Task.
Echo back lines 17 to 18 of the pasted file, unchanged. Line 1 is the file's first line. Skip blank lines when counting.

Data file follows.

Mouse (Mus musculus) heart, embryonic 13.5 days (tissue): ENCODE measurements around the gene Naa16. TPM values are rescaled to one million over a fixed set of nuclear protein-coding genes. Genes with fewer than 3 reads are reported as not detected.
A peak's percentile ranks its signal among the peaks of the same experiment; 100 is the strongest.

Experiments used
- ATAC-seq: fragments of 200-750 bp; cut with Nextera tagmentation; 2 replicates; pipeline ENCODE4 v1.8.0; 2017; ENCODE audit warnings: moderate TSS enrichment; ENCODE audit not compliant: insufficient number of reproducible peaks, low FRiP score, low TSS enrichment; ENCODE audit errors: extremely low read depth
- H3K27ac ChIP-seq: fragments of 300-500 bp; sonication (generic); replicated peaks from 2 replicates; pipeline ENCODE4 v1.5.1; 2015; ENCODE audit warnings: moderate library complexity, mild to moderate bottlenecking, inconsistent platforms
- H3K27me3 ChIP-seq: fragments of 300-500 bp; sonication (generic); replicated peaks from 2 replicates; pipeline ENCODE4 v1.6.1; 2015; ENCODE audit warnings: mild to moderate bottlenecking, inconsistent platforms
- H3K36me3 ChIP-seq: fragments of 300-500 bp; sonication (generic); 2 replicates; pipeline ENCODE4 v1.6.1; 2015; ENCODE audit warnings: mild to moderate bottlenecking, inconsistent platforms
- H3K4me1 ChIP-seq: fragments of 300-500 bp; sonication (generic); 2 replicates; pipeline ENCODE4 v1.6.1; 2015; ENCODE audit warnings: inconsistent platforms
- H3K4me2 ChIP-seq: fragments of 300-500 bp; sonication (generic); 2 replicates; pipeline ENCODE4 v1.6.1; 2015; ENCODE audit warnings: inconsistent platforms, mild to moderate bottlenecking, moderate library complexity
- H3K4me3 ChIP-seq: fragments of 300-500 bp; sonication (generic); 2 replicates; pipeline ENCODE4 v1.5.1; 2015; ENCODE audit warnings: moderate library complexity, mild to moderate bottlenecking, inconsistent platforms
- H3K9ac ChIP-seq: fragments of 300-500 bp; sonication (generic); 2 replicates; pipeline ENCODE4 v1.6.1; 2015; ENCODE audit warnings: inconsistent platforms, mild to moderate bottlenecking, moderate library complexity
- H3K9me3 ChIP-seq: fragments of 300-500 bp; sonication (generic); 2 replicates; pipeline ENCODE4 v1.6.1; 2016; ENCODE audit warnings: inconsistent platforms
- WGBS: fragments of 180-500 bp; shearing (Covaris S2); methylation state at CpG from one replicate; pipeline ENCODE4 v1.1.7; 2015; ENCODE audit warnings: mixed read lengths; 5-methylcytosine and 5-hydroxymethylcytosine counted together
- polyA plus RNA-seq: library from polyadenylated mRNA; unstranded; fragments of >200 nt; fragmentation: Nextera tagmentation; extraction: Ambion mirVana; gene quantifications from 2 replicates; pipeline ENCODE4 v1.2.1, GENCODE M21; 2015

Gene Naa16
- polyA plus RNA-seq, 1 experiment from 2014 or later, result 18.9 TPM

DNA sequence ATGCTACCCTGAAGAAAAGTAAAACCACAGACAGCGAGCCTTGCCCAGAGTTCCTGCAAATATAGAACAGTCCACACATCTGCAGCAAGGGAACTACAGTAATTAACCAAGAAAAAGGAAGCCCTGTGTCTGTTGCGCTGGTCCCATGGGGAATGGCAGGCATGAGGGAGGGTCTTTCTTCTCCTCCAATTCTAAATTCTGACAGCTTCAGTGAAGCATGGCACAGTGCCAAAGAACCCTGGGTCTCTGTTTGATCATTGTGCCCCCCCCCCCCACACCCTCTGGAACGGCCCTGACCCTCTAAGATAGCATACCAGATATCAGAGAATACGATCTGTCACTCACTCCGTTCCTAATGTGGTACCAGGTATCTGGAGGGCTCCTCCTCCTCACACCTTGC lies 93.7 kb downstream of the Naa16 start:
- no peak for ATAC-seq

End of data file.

DNA sequence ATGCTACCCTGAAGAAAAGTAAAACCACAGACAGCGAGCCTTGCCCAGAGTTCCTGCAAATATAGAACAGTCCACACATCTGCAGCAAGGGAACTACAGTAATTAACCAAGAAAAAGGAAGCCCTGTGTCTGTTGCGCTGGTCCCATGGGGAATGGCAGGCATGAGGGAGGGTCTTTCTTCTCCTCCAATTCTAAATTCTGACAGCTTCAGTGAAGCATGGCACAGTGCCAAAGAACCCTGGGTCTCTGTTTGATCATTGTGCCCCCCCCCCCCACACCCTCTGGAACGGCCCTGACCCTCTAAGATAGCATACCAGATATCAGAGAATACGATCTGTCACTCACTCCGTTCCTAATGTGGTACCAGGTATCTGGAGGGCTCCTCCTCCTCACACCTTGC lies 93.7 kb downstream of the Naa16 start:
- no peak for ATAC-seq